In the world of databases, there are many different tools used to access and store data. Two of the most popular options used today are SQL and MySQL. If you have ever wondered what the difference between SQL and MySQL is, then this article is for you. Here, I will take an in-depth look into the differences between the two, including a table that outlines the key features of each. So, if you want to know more about these two powerful databases, read on.
You Can Also Read: Difference Between Data Science and Data Analytics
Basic and SQL-Related Concepts
Before digging into the main topic, you might also want to know about some basic topics. They are given as follows.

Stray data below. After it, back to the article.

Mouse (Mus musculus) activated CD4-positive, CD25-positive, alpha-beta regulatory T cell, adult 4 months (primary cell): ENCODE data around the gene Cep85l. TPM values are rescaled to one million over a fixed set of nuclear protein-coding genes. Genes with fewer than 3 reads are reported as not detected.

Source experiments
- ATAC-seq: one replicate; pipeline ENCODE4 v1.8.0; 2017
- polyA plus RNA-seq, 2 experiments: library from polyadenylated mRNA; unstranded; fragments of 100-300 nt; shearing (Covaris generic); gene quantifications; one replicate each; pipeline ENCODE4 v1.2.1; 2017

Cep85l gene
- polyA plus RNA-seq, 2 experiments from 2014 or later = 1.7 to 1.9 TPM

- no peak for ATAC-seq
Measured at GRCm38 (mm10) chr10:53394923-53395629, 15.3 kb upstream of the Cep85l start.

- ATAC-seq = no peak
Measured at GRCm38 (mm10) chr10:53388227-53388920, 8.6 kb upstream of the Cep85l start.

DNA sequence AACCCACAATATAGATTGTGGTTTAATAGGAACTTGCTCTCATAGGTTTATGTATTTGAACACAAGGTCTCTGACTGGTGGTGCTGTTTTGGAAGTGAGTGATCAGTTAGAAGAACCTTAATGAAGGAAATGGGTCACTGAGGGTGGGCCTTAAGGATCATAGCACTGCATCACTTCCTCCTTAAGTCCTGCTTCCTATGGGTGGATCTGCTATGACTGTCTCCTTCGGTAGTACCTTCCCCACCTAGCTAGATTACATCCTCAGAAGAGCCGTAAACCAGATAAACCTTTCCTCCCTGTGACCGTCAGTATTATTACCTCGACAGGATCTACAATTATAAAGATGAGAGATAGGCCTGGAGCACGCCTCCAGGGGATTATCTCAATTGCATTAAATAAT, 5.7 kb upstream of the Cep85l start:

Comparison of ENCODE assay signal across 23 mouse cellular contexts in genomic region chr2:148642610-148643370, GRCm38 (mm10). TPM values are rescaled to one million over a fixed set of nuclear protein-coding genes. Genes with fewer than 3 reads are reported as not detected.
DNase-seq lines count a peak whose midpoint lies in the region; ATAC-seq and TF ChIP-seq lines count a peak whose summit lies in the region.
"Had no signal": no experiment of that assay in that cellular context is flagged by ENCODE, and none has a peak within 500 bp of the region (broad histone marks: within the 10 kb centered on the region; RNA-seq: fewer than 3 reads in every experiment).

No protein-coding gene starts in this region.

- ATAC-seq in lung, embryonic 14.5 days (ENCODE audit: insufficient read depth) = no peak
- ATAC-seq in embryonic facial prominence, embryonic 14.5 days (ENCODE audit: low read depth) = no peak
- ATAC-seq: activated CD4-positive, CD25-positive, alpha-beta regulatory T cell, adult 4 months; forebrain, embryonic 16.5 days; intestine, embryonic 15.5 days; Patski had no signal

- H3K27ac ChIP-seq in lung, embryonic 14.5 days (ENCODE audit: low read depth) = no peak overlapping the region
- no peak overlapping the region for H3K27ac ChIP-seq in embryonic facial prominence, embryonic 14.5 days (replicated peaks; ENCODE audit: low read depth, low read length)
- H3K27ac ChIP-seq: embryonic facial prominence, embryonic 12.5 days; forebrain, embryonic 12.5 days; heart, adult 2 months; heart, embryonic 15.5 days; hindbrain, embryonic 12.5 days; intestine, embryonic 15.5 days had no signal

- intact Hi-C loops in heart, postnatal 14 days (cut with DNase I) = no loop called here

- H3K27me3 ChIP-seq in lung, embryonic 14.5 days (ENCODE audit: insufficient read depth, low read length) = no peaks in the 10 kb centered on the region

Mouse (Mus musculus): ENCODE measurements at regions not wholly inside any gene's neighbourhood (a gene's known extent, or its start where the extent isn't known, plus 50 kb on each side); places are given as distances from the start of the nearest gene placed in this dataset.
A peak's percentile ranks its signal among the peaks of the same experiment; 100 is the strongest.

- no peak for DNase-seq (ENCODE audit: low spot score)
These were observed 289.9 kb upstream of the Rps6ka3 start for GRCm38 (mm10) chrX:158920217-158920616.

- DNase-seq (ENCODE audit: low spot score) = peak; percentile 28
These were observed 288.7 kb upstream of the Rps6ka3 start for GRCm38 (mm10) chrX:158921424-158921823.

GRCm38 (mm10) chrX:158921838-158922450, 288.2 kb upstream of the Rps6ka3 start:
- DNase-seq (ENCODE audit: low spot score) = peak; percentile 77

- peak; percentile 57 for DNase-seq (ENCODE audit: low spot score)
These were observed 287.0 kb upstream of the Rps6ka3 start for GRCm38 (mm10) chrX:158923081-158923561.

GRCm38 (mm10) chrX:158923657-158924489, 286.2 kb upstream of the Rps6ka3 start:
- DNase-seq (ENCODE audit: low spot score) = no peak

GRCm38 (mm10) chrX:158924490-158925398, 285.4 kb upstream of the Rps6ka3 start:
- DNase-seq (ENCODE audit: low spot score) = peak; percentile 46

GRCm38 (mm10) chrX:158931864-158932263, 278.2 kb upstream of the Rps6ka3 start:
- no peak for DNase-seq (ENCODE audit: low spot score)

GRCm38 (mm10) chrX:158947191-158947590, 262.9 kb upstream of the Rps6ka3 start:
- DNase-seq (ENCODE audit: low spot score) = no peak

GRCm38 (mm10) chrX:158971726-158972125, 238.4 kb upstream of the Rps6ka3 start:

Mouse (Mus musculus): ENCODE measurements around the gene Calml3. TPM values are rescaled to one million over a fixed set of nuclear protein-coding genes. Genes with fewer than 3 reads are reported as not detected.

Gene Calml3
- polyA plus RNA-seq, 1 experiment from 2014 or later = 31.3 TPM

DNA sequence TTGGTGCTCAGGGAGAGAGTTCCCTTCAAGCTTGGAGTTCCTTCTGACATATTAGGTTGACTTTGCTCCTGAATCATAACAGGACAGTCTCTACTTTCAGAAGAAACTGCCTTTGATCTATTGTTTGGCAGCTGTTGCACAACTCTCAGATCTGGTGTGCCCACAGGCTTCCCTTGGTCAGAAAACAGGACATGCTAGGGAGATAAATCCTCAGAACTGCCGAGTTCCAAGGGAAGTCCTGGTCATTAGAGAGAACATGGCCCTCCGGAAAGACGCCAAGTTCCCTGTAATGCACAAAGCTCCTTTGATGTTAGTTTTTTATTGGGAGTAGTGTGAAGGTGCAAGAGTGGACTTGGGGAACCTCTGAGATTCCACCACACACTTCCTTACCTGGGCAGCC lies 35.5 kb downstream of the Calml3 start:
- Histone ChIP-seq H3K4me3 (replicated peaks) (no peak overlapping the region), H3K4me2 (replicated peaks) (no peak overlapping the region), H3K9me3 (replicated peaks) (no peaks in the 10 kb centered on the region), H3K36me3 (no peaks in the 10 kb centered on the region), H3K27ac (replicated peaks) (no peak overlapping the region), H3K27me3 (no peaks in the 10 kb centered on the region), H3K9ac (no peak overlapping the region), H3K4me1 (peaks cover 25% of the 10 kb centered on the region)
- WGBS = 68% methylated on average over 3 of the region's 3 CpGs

What is a Database?
A database is a collection of data that is organized in a specific way so that it can be accessed, modified, and updated in an efficient manner. Databases come in various varieties, including relational databases, object-oriented databases, and NoSQL databases.
Databases are used by businesses and organizations to store information about their customers, products, employees, etc. They are also used by government agencies to store information about citizens, tax records, etc. In addition, databases are used by schools and universities to store student information, grades, class schedules, etc.
- Relational Databases are organized into tables, which consist of rows (records) and columns (fields). Each row represents a distinct/unique record, and each column represents a specific aspect of that record.